A Tesla Coil
Demonstrate high voltage principles with this unit; corona discharge, ionizing gas tubes and lightning.
Few electrical phenomena are as startling as the hissing blue corona discharge from a Tesla coil. When bystanders see an unconnected fluorescent lamp held in your hand light up brightly, their astonishment knows no bounds. These, and other tricks such as a steel wool St. Elmo's fire and artificial lightning to a hand held screwdriver, make this high-efficiency Tesla coil a fascinating and educational project.
Invented by Nikola Tesla about 1886, the device that bears his name is really a transformer operating under rather special circumstances. Instead of using 60 cycle alternating current, the primary winding is supplied high-frequency AC (in this model about 300,000 cycles per second). The primary has relatively few turns of heavy wire. Coaxial with the primary is a secondary coil containing many, many turns of fine wire. Thus, to start with, the arrangement constitutes a step-up transformer with a large secondary-to-primary turns ratio. But this in itself cannot produce the startling effects mentioned earlier. For proper operation the secondary coil must be so constructed that it will resonate with its own distributed capacitance and the stray capacitance of the circuit at the primary frequency. When this happens, the voltages developed across the secondary winding become truly phenomenal.
Among the features that make this Tesla coil construction unique are: (1) a sliding primary coil makes up for winding errors by tuning the system to resonance without the need for a secondary capacitor. When correctly positioned, the primary induces enough voltage in the secondary to produce four-inch corona sparks. (2) once a Tesla coil is built, there is always a transportation and storage problem due to the long secondary coil. In this model, both the secondary and primary coils are demountable; the secondary is actually a plug-in coil, while the primary leads are connected to the oscillator circuit via color-coded banana plugs and jacks. So - take it apart in seconds to transport it to the place it is to be demonstrated, or to store it on an ordinary, shallow shelf.
The first step in construction is preparing the secondary coil.
A cardboard mailing tube 2 inches in outside diameter and 30 inches long is suitable as a secondary coil form. (Bakelite tubing was used in the model because of its greater rigidity, but cardboard is just as good.) Prepare the mailing tube by giving it at least two coats of spar varnish, letting it dry 24 hours between coats. Obtain a 2 lb. roll of #36 double-cotton covered copper wire and, starting 1 inch from either end, start the secondary coil of close-wound turns. #36 d.c.c. wire gives you 77 turns per inch and you have 28 inches to wind all told making a total of 2156 turns (a little over 1100 feet or 1/5 of a mile of wire). There's no need to count the turns; merely close-wind the full 28 inch stretch. Unless you use a lathe for the purpose, you had better count on several sittings to complete the winding. Keep a heavy rubber band handy to hold the final turns in place at the end of each sitting.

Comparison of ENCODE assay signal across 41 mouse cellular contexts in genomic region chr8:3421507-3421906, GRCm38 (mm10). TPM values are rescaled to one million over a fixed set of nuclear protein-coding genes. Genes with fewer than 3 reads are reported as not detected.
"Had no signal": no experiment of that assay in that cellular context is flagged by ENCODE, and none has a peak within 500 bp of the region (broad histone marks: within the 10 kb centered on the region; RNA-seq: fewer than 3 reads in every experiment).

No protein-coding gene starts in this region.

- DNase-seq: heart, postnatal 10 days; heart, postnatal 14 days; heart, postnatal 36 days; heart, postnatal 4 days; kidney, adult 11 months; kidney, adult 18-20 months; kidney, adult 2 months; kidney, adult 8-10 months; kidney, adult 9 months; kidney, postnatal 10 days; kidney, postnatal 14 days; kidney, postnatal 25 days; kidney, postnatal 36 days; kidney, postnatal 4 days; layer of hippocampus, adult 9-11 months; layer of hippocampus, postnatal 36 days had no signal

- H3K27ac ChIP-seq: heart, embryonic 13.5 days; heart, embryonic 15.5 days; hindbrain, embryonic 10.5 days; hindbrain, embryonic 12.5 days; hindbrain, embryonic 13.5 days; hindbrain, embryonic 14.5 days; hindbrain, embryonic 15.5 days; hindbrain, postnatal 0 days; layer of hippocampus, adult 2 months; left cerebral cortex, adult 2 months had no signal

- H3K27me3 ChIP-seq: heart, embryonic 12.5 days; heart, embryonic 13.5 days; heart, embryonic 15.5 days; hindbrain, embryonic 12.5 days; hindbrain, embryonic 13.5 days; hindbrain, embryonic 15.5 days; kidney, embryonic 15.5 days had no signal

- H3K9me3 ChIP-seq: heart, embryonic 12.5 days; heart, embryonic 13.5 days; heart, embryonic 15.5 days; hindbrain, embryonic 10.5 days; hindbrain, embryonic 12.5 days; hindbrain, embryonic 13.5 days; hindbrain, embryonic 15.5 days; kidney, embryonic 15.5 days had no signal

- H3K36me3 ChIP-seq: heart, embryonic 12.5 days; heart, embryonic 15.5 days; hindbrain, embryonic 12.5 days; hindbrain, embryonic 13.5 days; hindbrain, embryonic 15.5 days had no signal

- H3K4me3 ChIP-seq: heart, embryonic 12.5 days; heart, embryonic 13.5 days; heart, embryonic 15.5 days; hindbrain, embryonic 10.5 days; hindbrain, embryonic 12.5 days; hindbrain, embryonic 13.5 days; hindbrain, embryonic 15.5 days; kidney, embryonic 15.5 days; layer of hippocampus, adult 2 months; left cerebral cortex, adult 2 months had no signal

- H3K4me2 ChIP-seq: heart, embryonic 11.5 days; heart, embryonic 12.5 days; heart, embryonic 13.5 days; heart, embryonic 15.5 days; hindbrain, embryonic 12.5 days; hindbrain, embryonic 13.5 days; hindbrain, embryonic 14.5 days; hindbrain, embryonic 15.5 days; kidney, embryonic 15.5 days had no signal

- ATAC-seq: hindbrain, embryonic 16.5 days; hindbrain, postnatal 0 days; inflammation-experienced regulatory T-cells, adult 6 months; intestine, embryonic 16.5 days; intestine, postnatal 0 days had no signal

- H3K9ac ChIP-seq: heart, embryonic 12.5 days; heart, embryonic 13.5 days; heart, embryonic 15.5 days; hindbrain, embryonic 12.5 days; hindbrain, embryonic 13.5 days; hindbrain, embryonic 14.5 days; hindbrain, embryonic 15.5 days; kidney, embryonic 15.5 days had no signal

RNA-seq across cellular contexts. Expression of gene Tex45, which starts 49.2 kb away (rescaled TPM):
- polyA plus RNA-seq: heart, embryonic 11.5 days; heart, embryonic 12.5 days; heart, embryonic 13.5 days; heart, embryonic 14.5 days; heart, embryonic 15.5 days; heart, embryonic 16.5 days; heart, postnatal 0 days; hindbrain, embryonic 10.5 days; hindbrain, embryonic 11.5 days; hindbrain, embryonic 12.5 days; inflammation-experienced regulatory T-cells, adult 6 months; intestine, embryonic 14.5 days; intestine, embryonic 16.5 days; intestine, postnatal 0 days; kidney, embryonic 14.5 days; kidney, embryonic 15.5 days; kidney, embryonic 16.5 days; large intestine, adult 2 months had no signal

When the winding is complete, apply several coats of shellac or varnish to hold the turns firmly seated on the coil form. Cut two plugs of 2 or 34 inch stock to fit in the ends of the coil form; drill each plug in its exact center, one hole to take a standard banana plug and the other for a top binding post. Pass the ends of the secondary winding through two fine holes at each extreme and solder the ends to the banana plug and binding post, respectively. The secondary coil is now finished.
The primary coil can be started between varnish coats on the secondary. Cut 6 pieces of 3 inch wood dowels, each piece 7 inches long. Using a broad saw blade or the edge of a file, cut 40 shallow notches in each dowel along its length. Start the first notch 1 inch from one end, space the notches ½ inch apart so that 40 notches will occupy 5 inches all told.
Next, cut two hexagons of either 3 ply, 4 inch pine or fir, (5½ inches from corner to opposite corner) or using ordinary tin shears, cut the hexagons from thin perforated Bakelite as was done in this model. Place the hexagons atop one another and drill a ¾ inch hole near each corner through each of the pieces. This will assure accurate alignment of the pairs of holes. While in this position, cut a 2½ inch diameter hole in each end plate to form the openings through which the secondary will pass. Finally, slip the dowels into the pairs of holes in the end plates flush with the surfaces and glue in place with a fast-drying cement. This makes up the "squirrel cage" form for the primary coil.
C1 - .0015 mfd 3,000 volt capacitor (Solar type XS)
C2 - .0005 mfd 10,000 volts paper tubular capacitor